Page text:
85 See API at 10 (agreeing that "Congress did not
expressly provide for a private right of action in
86 73 FR at 48325-26.
underground reservoirs and which
remain liquid at atmospheric pressure
after passing through separating
facilities, or (2) as shale oil or tar sands
requiring further processing for sale as
a refinery feedstock."''87 As explained in
the NPRM, the Commission intended
the definition to include "liquid crude
oil and any hydrocarbon form that can
be processed into a refinery feedstock,"
but to exclude "natural gas, natural gas
liquids, or non-crude refinery
Two commenters, PMAA and Navajo
Nation, supported the proposed
definition of "crude oil,""89 and no
commenter provided a basis for
changing it. Section 317.2(a) of the
revised proposed Rule thus retains the
substantive definition of "crude oil" in
the initially proposed Rule. However,
the definition in the revised proposed
Rule has three non-substantive
modifications.90 Section 317.2(a) of the
revised proposed Rule therefore defines
"crude oil" as "any mixture of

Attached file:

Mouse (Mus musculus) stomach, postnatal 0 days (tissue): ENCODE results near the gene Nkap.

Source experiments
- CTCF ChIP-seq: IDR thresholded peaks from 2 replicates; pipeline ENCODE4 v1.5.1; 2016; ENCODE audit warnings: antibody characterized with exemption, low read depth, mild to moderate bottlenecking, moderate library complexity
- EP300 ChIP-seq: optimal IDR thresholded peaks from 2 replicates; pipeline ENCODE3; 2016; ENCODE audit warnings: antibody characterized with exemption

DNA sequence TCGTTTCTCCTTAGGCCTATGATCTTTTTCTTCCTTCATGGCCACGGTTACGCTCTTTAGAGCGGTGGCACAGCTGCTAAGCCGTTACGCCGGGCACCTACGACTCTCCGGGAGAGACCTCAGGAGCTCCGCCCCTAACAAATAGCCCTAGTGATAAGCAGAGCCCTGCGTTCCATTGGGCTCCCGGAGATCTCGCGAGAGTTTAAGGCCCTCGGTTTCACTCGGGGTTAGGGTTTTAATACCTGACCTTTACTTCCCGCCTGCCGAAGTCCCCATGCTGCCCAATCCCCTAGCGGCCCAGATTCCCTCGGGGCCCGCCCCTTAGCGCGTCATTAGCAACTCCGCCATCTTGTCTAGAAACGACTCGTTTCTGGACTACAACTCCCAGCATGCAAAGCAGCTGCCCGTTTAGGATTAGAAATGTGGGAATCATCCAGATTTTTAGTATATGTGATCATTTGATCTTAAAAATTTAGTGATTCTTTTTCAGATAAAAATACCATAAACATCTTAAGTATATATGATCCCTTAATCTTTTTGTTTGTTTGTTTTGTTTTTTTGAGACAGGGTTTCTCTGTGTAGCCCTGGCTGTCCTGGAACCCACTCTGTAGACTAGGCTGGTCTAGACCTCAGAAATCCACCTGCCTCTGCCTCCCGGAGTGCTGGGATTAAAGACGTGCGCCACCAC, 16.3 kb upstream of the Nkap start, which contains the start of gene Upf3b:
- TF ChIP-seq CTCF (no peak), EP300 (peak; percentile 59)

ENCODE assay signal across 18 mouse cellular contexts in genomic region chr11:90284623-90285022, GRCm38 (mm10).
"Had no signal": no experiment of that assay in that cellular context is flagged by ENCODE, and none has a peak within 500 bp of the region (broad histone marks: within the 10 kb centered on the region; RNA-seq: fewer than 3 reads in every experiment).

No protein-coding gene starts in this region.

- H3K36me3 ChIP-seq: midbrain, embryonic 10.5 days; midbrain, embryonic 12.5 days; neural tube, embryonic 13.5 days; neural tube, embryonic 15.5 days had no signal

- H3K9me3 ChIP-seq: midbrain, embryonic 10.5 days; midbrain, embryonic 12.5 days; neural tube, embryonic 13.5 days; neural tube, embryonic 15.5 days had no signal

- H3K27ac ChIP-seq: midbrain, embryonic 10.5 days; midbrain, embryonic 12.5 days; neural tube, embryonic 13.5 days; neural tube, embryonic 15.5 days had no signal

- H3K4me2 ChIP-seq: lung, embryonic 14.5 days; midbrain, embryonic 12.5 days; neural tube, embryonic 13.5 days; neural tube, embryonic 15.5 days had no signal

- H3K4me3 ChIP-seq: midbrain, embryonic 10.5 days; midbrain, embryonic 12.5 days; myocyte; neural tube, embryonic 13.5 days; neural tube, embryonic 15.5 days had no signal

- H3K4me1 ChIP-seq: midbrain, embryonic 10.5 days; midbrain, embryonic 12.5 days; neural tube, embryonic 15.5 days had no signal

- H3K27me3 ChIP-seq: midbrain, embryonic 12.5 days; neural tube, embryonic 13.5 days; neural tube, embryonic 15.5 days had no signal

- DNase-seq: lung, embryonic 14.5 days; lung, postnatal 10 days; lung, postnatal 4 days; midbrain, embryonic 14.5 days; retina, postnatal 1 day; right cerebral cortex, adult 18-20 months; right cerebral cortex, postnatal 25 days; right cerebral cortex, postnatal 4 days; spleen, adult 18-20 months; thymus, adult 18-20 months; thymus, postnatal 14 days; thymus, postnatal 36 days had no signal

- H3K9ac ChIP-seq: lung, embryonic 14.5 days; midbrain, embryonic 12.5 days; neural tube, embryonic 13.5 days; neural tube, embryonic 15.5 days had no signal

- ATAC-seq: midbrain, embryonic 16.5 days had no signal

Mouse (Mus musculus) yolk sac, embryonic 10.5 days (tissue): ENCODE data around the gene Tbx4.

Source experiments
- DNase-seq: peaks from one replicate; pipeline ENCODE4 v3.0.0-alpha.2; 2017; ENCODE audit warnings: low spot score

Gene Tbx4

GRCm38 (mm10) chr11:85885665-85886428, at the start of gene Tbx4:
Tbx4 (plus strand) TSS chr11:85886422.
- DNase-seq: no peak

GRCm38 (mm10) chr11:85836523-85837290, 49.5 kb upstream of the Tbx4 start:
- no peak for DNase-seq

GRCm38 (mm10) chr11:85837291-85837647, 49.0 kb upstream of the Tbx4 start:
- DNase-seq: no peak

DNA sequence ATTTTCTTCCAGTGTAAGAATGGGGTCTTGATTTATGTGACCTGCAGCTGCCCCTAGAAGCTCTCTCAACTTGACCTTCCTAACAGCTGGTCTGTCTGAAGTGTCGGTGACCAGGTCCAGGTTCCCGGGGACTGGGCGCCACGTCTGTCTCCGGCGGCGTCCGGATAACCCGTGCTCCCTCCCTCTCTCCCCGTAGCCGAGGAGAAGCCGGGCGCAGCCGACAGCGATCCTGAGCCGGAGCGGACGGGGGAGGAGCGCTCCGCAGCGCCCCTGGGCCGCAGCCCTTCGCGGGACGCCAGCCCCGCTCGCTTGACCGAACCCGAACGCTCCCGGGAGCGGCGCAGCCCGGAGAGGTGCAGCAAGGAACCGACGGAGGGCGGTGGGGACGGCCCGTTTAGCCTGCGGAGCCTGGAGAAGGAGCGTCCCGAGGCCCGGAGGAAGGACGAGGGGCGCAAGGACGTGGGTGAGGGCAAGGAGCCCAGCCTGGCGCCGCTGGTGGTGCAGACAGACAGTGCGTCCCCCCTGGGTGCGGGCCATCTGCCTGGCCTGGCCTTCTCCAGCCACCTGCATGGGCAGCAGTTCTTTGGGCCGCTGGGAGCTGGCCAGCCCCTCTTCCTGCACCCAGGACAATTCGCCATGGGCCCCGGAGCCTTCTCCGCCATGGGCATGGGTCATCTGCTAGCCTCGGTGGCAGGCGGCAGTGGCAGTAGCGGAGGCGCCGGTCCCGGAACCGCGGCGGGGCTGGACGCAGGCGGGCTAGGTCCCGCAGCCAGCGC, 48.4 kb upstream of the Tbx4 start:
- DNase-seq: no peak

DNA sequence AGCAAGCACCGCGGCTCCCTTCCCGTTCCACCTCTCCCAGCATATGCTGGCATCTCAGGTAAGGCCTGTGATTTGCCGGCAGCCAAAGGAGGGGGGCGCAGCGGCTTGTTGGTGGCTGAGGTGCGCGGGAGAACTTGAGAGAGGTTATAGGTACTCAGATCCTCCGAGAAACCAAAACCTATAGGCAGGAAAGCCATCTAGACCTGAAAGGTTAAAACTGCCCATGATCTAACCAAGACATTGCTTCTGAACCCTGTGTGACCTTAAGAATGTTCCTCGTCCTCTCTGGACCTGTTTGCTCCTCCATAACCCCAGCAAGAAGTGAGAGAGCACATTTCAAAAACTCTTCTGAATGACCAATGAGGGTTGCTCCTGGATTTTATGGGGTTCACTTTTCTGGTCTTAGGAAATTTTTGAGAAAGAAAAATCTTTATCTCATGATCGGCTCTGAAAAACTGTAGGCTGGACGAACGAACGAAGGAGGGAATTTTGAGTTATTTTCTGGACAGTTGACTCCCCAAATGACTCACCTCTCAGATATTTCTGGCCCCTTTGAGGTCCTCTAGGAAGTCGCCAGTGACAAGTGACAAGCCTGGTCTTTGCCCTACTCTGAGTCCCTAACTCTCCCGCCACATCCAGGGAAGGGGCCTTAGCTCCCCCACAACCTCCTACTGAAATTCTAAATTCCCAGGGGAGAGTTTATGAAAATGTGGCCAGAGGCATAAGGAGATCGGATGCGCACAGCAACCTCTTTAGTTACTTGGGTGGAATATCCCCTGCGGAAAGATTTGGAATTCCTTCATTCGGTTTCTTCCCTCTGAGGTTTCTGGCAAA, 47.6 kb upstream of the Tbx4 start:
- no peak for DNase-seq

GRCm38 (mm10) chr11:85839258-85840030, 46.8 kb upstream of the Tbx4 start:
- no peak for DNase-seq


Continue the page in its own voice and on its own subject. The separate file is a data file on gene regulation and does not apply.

hydrocarbons that exists: (1) in liquid
phase in natural underground reservoirs
and that remains liquid at atmospheric
pressure after passing through
separating facilities, or (2) as shale oil or
tar sands requiring further processing
for sale as a refinery feedstock."
2. Section 317.2(b): "Gasoline"
Section 317.2(b) of the initially
proposed Rule defined "gasoline" to
mean: "(1) finished gasoline, including,
but not limited to, conventional,
reformulated, and oxygenated blends,
and (2) conventional and reformulated
gasoline blendstock for oxygenate
blending.""91 Three commenters
generally supported the proposed
Several commenters offered views on
whether ethanol or renewable fuels
should be included as covered products
under any final rule. Some of them
expressed general support for including
ethanol or renewable fuels.93 One
87 73 FR at 48325.
88 73 FR at 48325.
89 PMAA at 3 ("The definition of 'crude oil' ...
seem[s] appropriate."); Navajo Nation at 7 (adopting
the FTC's proposed definition of "crude oil" in its
recommended rule text).
90 The word "exist" in the definition has been
replaced with the word "exists"; the phrase "the
mixture" has been changed to "any mixture"; and
in the first part of the definition, the phrase "which
remain" has been changed to "that remains."
91 73 FR at 48325.
92 PMAA at 3 ("The definition of... 'gasoline'
... seem[s] appropriate."); IPMA at 4 (agreeing with
the Commission's proposed definition of
"gasoline"); Navajo Nation at 7 (adopting the FTC's
proposed definition of "gasoline" in its
recommended rule text).
93 See, e.g., ATA at 1 (encouraging the
Commission to include renewable fuels markets in
commenter specifically opposed
including ethanol in the definition of